Famed for my love of the mighty Negroni, I was recommended to try out the ‘Campari Bar’ which has opened beneath Polpo restaurant on Beak St. On Tuesday night at just after 6 (you need to get there early for any chance of a seat) we wandered through the main restaurant and down the stairs into a tiny, very dingy room with red lighting and candles. The room contains a small bar area as well as about four small tables, upon each of which you find your ‘instructions’.
These (essential in our disorientation) explain that the bar is based on a traditional Venetian where the form is to pick a wine or spritz (or cocktail!) and point at a couple of the snack or canapé style foods in a small glass cabinet at the bar. NB – The snacks are not optional as it forms part of the license that you have some food with your Campari!
We ordered a Negroni and an Americano – they were mixed perfectly but I did feel slightly hard done by as these were served in thimble sized glasses which would hardly have satisfied a Borrower! In the spirit of ‘when in Venice’, our drinks were accompanied by one of all six ‘snacks’ on offer. Each served on a cocktail stick, these included a small inch-wide square of filled bread which I can only describe as a rather ordinary tuna sandwich, a similar sandwich with salmon, fennel and anchovy on a stick, ham and cheese with an olive, artichoke heart and finally two king prawns in a garlicky sauce.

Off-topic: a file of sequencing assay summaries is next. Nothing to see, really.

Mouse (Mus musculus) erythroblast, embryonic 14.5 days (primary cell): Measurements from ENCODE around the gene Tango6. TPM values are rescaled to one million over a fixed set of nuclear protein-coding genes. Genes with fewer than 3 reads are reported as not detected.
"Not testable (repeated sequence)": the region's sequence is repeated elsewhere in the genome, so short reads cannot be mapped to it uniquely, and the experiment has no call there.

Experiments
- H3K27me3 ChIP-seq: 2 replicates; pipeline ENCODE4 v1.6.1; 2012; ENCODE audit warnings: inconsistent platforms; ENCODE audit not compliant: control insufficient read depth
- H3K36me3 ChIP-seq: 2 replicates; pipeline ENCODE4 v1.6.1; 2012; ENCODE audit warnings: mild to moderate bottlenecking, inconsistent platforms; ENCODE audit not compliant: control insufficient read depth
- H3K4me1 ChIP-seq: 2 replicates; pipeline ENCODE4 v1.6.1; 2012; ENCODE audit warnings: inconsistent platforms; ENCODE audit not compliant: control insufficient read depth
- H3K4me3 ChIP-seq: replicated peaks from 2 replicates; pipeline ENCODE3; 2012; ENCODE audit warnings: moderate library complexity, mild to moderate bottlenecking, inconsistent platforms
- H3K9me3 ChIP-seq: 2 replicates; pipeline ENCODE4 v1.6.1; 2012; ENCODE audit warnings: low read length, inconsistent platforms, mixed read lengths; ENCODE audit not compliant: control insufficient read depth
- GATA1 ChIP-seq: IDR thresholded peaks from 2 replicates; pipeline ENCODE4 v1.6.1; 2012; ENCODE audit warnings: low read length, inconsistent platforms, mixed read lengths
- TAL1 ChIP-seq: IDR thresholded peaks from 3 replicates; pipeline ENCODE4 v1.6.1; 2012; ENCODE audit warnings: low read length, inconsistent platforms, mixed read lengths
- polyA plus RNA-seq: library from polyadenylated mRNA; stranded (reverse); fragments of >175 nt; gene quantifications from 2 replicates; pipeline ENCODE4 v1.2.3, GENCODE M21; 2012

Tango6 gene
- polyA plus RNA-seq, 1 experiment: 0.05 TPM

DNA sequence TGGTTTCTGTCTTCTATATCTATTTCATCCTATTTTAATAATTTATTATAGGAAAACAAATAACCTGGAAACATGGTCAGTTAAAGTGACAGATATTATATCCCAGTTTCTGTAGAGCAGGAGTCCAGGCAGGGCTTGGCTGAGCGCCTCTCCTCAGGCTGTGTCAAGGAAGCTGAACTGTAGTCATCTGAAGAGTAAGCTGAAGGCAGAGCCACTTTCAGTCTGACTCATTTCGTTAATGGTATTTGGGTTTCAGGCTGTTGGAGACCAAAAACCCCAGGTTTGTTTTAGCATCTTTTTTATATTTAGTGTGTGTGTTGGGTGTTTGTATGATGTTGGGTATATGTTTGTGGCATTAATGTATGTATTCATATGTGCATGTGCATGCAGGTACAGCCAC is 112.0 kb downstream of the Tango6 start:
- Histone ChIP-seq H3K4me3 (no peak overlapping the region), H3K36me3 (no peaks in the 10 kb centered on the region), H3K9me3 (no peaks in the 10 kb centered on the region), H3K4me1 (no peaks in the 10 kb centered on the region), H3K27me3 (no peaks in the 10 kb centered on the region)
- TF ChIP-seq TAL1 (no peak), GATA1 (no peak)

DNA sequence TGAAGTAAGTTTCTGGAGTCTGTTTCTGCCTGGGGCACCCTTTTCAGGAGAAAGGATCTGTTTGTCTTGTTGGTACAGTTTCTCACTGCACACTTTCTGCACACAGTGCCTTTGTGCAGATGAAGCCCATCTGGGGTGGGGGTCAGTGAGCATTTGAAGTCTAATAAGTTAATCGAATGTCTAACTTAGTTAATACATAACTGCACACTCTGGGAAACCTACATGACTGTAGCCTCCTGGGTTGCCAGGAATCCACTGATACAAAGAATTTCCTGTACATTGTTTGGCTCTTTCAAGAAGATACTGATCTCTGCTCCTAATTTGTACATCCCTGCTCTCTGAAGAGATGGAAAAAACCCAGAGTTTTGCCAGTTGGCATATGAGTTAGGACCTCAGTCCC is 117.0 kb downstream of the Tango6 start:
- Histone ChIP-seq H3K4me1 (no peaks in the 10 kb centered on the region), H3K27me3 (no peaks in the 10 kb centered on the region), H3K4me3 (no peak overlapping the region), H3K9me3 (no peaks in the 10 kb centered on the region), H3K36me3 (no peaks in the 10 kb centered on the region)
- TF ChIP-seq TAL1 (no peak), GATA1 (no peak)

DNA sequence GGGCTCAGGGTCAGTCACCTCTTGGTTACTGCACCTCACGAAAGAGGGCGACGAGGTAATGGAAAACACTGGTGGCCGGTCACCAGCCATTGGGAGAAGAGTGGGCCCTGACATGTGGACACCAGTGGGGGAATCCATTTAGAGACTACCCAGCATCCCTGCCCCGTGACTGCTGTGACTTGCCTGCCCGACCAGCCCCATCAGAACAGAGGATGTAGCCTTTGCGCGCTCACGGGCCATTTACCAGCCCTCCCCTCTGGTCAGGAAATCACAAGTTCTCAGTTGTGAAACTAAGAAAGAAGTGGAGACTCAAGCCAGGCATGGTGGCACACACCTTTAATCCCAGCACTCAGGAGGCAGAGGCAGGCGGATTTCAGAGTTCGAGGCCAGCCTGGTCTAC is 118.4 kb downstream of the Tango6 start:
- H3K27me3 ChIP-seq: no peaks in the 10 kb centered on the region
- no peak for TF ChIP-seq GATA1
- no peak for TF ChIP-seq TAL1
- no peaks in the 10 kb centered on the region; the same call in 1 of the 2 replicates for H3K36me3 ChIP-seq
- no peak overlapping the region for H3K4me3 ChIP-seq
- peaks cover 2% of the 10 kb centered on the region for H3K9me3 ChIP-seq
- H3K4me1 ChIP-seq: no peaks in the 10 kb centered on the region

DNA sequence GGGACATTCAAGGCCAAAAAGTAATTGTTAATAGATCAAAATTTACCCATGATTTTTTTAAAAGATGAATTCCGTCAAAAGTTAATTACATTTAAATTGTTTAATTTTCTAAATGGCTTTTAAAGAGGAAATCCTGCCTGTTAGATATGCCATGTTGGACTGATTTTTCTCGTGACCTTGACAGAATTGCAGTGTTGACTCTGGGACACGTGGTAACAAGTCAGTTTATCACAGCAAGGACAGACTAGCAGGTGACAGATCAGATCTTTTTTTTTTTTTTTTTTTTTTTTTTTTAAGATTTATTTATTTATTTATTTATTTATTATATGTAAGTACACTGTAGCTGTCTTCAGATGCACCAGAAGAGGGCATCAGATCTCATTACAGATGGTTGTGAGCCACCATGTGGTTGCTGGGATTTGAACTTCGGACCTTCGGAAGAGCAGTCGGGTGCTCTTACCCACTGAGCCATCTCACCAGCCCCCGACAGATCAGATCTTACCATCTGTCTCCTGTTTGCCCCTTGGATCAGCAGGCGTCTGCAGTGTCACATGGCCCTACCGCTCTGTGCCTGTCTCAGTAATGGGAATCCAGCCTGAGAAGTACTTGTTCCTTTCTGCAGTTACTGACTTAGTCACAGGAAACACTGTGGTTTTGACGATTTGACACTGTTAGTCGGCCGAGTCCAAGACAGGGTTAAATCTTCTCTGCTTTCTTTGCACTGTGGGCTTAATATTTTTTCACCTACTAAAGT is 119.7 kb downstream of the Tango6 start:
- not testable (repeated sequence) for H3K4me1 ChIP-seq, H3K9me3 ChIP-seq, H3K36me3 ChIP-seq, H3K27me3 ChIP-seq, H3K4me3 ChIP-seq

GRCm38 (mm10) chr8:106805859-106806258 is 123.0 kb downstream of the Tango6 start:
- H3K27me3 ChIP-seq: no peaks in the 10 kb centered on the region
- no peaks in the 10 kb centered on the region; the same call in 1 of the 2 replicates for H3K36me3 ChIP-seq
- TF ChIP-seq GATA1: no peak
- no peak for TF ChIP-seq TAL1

In addition to Campari the other ‘hero’ spirit behind the bar was Apperol – the lovely barman informed me that Apperol is the aperitif of choice for Venetians, usually served as a spritz. He gave me a small taste and it was delicious – very similar to Campari but slightly sweeter and lighter. Apparently it is not widely sold in the UK but I will be hunting a bottle down as my drink du choix this summer.
We sipped our miniature cocktails and devoured our miniature bar snacks in about 4 minutes and thoroughly enjoyed them. In spite of this, I don’t think we will be rushing back to the Campari bar, it is almost uncomfortably dark and our two thimbles of cocktail and microscopic sandwiches came to a whopping £21; nevertheless, as a one-off experience it was good fun and well worth a visit.